The 1909 experimentEdit
In a 1909 paper, On a Diffuse Reflection of the α-Particles, Geiger and Marsden described the experiment by which they proved that alpha particles can indeed be scattered by more than 90°. In their experiment, they prepared a small conical glass tube (AB) containing "radium emanation" (radon), "radium A" (actual radium), and "radium C" (bismuth-214); its open end sealed with mica. This was their alpha particle emitter. They then set up a lead plate (P), behind which they placed a fluorescent screen (S). The tube was held on the opposite side of plate, such that the alpha particles it emitted could not directly strike the screen. They noticed a few scintillations on the screen, because some alpha particles got around the plate by bouncing off air molecules. They then placed a metal foil (R) to the side of the lead plate. They pointed the tube at the foil to see if the alpha particles would bounce off it and strike the screen on the other side of the plate, and observed an increase in the number of scintillations on the screen. Counting the scintillations, they observed that metals with higher atomic mass, such as gold, reflected more alpha particles than lighter ones such as aluminium.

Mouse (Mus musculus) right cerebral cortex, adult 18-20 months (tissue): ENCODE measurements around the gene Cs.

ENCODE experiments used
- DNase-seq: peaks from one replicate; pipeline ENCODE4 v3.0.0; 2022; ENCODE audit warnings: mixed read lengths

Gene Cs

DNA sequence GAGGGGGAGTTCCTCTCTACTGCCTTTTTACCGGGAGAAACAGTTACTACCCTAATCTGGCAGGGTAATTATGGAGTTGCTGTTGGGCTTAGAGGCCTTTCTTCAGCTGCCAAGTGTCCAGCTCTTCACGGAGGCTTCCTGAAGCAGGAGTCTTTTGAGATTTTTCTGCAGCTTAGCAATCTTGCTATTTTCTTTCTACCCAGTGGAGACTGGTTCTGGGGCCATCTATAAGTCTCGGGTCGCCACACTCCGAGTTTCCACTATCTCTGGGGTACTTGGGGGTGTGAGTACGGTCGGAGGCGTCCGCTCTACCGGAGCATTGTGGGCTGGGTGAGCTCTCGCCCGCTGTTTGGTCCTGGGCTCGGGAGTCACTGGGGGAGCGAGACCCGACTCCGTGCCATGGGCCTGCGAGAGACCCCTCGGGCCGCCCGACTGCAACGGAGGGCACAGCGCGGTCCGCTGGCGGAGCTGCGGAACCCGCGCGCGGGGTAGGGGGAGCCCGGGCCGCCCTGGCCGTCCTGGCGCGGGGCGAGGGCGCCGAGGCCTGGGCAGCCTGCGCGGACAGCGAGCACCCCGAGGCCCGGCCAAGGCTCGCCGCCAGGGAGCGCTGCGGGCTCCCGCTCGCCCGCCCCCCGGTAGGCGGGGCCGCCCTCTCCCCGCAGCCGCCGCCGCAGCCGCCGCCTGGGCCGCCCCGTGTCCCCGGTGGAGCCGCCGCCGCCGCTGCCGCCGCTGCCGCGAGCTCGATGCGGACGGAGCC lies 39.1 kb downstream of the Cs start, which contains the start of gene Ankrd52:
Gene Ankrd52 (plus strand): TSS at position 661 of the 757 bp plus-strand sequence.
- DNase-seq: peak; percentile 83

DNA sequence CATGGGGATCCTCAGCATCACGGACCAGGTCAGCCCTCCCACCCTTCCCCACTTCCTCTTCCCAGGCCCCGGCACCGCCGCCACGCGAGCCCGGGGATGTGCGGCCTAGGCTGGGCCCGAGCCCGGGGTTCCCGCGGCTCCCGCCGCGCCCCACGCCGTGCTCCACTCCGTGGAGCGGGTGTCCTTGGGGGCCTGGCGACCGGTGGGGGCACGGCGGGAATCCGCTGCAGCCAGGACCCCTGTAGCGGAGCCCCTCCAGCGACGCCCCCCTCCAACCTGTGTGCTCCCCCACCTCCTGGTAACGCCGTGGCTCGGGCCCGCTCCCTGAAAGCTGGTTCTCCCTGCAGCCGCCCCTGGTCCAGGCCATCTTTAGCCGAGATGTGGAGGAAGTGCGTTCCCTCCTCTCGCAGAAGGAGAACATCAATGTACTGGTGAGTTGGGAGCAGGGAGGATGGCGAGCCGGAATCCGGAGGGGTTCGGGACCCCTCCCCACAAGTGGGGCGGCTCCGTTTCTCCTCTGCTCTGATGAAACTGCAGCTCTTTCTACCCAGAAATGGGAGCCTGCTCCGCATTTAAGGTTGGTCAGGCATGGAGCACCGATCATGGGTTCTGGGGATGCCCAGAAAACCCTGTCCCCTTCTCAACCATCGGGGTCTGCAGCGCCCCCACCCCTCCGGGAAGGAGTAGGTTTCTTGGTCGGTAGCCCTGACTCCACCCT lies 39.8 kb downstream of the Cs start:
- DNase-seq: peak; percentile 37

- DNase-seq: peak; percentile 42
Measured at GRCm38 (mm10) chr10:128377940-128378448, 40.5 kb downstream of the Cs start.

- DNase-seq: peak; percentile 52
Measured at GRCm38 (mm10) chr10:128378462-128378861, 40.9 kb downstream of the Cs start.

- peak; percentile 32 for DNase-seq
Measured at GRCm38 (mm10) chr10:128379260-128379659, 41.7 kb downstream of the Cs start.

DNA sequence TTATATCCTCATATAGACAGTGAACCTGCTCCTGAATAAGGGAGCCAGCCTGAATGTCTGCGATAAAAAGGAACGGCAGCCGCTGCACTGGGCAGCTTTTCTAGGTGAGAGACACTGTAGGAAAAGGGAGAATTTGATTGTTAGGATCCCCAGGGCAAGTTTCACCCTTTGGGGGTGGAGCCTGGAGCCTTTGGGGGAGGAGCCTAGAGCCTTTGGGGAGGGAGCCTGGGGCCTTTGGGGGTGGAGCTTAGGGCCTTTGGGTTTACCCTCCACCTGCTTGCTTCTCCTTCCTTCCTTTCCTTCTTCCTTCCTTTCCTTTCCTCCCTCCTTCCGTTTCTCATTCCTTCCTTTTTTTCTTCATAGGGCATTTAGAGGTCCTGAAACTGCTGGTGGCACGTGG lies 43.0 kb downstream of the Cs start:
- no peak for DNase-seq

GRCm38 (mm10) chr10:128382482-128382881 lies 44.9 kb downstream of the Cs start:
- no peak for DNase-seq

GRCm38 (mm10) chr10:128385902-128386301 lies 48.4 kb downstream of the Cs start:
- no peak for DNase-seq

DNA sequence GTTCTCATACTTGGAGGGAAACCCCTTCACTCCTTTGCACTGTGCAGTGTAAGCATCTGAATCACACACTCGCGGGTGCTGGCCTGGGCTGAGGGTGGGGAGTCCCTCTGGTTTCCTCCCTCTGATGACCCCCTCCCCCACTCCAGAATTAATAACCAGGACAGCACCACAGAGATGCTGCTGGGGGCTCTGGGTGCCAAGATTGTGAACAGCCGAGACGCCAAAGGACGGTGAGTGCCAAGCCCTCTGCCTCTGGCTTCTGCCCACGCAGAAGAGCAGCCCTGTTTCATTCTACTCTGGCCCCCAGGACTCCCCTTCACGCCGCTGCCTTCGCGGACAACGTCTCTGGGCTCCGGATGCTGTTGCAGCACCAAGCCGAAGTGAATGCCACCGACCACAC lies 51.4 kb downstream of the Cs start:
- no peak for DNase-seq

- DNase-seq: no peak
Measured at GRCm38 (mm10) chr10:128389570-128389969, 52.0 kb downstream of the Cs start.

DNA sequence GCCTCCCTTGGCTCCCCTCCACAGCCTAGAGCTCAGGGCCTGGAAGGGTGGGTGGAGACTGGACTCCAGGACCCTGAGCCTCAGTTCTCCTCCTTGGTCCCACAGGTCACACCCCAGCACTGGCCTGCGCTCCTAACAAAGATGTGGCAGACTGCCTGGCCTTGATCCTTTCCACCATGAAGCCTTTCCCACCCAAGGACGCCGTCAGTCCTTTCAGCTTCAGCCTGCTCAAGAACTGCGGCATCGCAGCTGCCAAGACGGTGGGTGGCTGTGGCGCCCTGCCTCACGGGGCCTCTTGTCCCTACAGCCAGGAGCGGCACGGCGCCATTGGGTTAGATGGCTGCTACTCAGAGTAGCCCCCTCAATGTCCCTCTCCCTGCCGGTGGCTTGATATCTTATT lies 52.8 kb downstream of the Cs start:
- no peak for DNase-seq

Geiger and Marsden then wanted to estimate the total number of alpha particles that were being reflected. The previous setup was unsuitable for doing this because the tube contained several radioactive substances (radium plus its decay products) and thus the alpha particles emitted had varying ranges, and because it was difficult for them to ascertain at what rate the tube was emitting alpha particles. This time, they placed a small quantity of radium C (bismuth-214) on the lead plate, which bounced off a platinum reflector (R) and onto the screen. They found that only a tiny fraction of the alpha particles that struck the reflector bounced onto the screen (in this case, 1 in 8,000).